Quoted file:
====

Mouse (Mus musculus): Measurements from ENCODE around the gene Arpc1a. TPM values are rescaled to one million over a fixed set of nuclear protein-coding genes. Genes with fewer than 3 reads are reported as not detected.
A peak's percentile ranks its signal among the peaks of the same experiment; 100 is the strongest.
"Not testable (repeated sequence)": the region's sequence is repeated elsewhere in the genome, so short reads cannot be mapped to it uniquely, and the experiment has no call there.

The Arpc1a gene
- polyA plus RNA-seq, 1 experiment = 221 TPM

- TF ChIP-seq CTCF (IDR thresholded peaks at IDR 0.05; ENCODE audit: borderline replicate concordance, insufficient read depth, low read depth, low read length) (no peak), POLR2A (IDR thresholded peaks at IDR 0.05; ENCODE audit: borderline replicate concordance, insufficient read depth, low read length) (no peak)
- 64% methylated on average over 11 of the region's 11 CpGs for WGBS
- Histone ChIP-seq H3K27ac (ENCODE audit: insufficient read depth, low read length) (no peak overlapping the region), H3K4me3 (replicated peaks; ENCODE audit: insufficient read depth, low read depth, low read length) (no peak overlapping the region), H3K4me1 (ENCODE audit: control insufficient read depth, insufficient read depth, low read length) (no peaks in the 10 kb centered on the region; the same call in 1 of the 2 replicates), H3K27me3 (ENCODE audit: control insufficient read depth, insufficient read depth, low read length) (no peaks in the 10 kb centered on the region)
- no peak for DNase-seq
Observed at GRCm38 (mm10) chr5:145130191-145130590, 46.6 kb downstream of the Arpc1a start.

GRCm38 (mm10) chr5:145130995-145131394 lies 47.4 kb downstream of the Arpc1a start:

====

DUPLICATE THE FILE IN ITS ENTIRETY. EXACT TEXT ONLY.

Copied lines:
Mouse (Mus musculus): Measurements from ENCODE around the gene Arpc1a. TPM values are rescaled to one million over a fixed set of nuclear protein-coding genes. Genes with fewer than 3 reads are reported as not detected.
A peak's percentile ranks its signal among the peaks of the same experiment; 100 is the strongest.
"Not testable (repeated sequence)": the region's sequence is repeated elsewhere in the genome, so short reads cannot be mapped to it uniquely, and the experiment has no call there.

The Arpc1a gene
- polyA plus RNA-seq, 1 experiment = 221 TPM

- TF ChIP-seq CTCF (IDR thresholded peaks at IDR 0.05; ENCODE audit: borderline replicate concordance, insufficient read depth, low read depth, low read length) (no peak), POLR2A (IDR thresholded peaks at IDR 0.05; ENCODE audit: borderline replicate concordance, insufficient read depth, low read length) (no peak)
- 64% methylated on average over 11 of the region's 11 CpGs for WGBS
- Histone ChIP-seq H3K27ac (ENCODE audit: insufficient read depth, low read length) (no peak overlapping the region), H3K4me3 (replicated peaks; ENCODE audit: insufficient read depth, low read depth, low read length) (no peak overlapping the region), H3K4me1 (ENCODE audit: control insufficient read depth, insufficient read depth, low read length) (no peaks in the 10 kb centered on the region; the same call in 1 of the 2 replicates), H3K27me3 (ENCODE audit: control insufficient read depth, insufficient read depth, low read length) (no peaks in the 10 kb centered on the region)
- no peak for DNase-seq
Observed at GRCm38 (mm10) chr5:145130191-145130590, 46.6 kb downstream of the Arpc1a start.

GRCm38 (mm10) chr5:145130995-145131394 lies 47.4 kb downstream of the Arpc1a start: